Colorado Backpacking is magnificent scenery that can be found almost anywhere in the state, from Denver freeways to grocery store parking lots. But some argue that the true Rocky Mountain experience is hidden in hard-to-reach spots between the peaks.
Colorado State Park Ranger Amy Hoppes said if it’s the serenity of nature you’re after, backpacking is the way to go. “There is something in being away from everyone, being there alone with your team and nature.”
But visiting the least explored places in the state can be tricky, challenging, and intimidating for newbies. If you can even figure out where to go. There are thousands of trails in Colorado to choose from, with a wide range of lengths, levels of difficulty, advantages, and challenges. Set yourself up for success in the Colorado backcountry with these beginner backpacking tips.
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Choose a Colorado package
The correct equipment is a must, starting with the package. Talk to the experts at REI or your local outdoor store for advice on finding the right pack, style, and size. Try various brands and styles before making an investment.
Colorado Backpacking can be expensive, but you don’t have to lose a fortune to get the right one. After comparing packages at the store, purchase a used one from one of the state’s many outdoor enthusiasts looking to unload their gear. You can find used hiking gear at consignment sports stores, an online marketplace (like Craigslist or the Facebook Marketplace), or even yard sales.
New is not always better. Convenience is key regardless of the age, use, or price of the package. Sometimes a used package can fit better because it has been broken. Make sure it is in good condition, with working straps, and without holes.
“Your backpack is your first line of defense, so you want it to fit and be comfortable,” said Hoppes. “The age, the brand, and the price of the package don’t matter. Just make sure you find a decent package for yourself.
In addition to the backpack, consider the size and weight of larger items, such as a pillow to sleep and a sack of sleep, to maximize available storage space and lighten the load.
Plan to wear the same clothes for a couple of days. Cut back on unnecessary clothing to make room for essentials, like rain gear to combat afternoon showers, and dress in layers to stay warm as temperatures drop in higher elevations.
If you’re climbing at altitude, pack plenty of water and electrolyte-laden snacks to combat altitude sickness.
Be logical with what you bring, but don’t forget to leave room for a gift. A can of beer, a chocolate bar, or a deck of cards won’t take up much space and will be great rewards when you stop by for the night.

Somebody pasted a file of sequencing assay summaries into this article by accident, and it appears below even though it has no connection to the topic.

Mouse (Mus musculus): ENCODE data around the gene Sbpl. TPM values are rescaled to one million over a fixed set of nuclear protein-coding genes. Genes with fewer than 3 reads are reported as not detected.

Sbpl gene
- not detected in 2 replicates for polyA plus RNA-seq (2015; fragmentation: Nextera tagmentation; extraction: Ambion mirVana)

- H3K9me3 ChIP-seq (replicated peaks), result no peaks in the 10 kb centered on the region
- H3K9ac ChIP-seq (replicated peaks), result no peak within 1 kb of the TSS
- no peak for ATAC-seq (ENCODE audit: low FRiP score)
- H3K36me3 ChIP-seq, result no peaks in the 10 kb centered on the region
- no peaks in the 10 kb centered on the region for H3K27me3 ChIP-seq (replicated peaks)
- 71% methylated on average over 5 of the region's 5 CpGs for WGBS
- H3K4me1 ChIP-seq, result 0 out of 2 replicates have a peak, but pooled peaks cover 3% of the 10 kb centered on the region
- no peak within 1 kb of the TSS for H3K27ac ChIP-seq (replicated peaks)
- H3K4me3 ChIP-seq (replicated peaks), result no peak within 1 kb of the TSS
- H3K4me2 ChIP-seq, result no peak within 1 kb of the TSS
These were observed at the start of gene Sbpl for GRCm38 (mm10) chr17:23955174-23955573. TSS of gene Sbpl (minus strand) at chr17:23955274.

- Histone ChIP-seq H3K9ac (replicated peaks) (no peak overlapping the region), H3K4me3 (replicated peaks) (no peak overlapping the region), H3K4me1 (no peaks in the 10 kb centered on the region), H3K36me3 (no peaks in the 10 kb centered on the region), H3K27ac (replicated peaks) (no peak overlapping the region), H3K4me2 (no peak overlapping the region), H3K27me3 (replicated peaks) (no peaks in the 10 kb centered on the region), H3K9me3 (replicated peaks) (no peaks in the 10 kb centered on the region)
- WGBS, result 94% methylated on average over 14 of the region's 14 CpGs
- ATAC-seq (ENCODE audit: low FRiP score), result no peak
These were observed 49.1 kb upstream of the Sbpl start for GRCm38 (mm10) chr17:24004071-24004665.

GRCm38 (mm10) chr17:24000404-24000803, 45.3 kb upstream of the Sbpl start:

Colorado is full of surprises, from breathtaking views to unexpected weather. Limit unwanted surprises and build confidence before your next backpacking trip with a trial or two. Go hiking with your backpack.
Day hikes are a great way to get your feet under you, test your gear, and get comfortable before you’re too deep in the desert to backtrack.
Find a trail in the mountains or a leisurely walk in the park for a test run. The Deer Creek Canyon Loop in Jefferson County is an easy 2.7-mile hike for a long two-hour test of your gear. Take your time. Spend the day making adjustments to your backpack and gear to find the most comfortable fit.
Don’t turn around at the first sign of bad weather. Put on your rain gear or some extra layers and trudge on. It is good practice for real business. Of course, be smart. Especially if you are walking at higher elevations where lightning could be a hazard.
Also Read To Know: How to choose a backpack for your child?
Select your location
Colorado’s extensive trail systems offer endless destinations for backpacking, from beginners to expert-level trails. State and national parks are a great place to start your backpacking adventure, where park rangers offer detailed advice on the difficulty of trails, water sources, and camping spots that can help you determine the best route.
Take a look at the trails in Golden Gate Canyon State Park, about 14 miles northwest of Golden. Easy, moderate, and difficult trails throughout the park lead to designated camping spots that must be reserved and paid for at the visitor center in advance.
The Horseshoe Trail takes hikers a moderate 1.8 miles to an outback retreat large enough to fit in a backpacking tent, offering three-sided protection from unexpected weather.
Several trails near Bailey, about 45 miles southwest of Denver, offer less traveled trails with free and scattered camping along the way.
Don’t be intimidated
Backpacking is for everyone, Hoppes said. Don’t let the conquests of other outdoor enthusiasts put you off. Whether you choose a package or your travel location, stay focused on what works for you.
Hoppes recommends that you bring an experienced friend to help guide you through any obstacles along the way. And don’t forget to take it all in. “There is something about that self-reliance, living off what you bring with you that gives you a sense of accomplishment,” Hoppes said. That’s the best part.